This week’s On the Radio segment looks at early assessments of Iowa’s ozone emissions, which suggest that the state is one step ahead of upcoming new emission standards. Listen to the audio below, or continue reading for the transcript.
Transcript: Ozone standards
Iowa is one step ahead of new national ozone emission standards.
This is the Iowa Environmental Focus.
In November, the U.S. Environmental Protection Agency released a draft proposal to drastically reduce ozone emissions from power plants and other sources by 2025. All 99 of Iowa’s counties are set to meet the new standards, according to data collected by the Iowa Department of Natural Resources.
The EPA’s Clean Air Scientific Advisory Committee earlier this year recommended ozone levels be reduced to between 65 and 70 parts per billion, down from the current practice of 75 parts per billion.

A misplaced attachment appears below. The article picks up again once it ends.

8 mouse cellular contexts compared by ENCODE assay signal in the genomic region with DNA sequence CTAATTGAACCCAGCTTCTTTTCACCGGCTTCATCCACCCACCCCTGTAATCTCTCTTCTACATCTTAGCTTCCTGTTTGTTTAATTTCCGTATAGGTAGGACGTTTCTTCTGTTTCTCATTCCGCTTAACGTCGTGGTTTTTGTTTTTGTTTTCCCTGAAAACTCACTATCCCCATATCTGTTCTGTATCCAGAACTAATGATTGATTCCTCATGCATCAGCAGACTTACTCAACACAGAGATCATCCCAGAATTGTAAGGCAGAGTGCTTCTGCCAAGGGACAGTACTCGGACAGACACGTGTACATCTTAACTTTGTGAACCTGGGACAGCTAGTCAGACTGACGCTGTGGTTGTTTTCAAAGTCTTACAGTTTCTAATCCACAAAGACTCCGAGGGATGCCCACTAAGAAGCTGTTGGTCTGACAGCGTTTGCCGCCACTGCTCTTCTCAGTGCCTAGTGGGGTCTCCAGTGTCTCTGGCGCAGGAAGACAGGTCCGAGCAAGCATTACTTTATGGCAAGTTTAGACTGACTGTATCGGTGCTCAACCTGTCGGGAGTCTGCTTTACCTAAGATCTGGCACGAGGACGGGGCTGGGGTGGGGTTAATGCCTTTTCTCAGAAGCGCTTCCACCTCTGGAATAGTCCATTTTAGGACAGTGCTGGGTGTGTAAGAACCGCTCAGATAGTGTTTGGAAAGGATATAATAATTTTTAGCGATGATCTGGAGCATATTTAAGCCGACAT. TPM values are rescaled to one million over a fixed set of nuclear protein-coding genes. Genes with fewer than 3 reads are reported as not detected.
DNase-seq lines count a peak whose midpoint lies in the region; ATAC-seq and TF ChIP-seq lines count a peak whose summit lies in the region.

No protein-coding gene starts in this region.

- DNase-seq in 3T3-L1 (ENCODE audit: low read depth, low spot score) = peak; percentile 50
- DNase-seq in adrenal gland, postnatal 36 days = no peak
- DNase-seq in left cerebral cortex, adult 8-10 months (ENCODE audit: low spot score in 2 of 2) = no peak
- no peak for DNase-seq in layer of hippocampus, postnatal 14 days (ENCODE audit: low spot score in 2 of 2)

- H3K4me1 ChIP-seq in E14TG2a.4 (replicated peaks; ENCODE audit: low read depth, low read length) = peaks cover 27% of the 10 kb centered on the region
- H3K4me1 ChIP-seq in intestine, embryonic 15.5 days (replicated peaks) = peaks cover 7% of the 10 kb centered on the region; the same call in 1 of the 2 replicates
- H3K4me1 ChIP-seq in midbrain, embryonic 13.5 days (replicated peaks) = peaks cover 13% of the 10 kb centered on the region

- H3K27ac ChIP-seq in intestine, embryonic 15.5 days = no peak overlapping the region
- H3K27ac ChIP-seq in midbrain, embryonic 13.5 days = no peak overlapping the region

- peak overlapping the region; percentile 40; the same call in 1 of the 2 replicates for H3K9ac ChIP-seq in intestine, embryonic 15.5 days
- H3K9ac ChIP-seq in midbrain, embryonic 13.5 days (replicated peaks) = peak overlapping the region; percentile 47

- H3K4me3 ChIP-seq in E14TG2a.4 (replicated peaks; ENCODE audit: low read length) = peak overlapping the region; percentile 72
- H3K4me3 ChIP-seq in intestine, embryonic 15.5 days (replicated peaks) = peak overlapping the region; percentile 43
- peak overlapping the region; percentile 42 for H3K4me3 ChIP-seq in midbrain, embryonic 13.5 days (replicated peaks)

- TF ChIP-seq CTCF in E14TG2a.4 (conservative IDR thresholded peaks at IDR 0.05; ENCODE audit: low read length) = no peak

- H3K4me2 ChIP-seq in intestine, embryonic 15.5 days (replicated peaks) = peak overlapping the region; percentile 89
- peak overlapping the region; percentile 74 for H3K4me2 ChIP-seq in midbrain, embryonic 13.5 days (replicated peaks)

Iowa already meets the EPA standards, with monitoring stations showing average ozone levels between 61 and 69 parts per billion. The Iowa DNR supplies data to the EPA’s Air Quality Index, which provides air quality conditions in real time.
For a link to the Air Quality Index, visit IowaEnvironmentalFocus.org.
From the UI Center for Global and Regional Environmental Research, I’m Jerry Schnoor.